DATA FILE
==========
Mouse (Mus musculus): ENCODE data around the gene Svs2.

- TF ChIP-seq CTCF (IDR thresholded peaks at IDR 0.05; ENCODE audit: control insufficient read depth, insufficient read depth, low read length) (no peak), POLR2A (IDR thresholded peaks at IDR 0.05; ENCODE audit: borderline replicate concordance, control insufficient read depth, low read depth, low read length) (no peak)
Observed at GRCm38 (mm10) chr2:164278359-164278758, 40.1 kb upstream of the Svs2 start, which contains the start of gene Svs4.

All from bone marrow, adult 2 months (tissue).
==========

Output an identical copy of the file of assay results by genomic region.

Mouse (Mus musculus): ENCODE data around the gene Svs2.

- TF ChIP-seq CTCF (IDR thresholded peaks at IDR 0.05; ENCODE audit: control insufficient read depth, insufficient read depth, low read length) (no peak), POLR2A (IDR thresholded peaks at IDR 0.05; ENCODE audit: borderline replicate concordance, control insufficient read depth, low read depth, low read length) (no peak)
Observed at GRCm38 (mm10) chr2:164278359-164278758, 40.1 kb upstream of the Svs2 start, which contains the start of gene Svs4.

All from bone marrow, adult 2 months (tissue).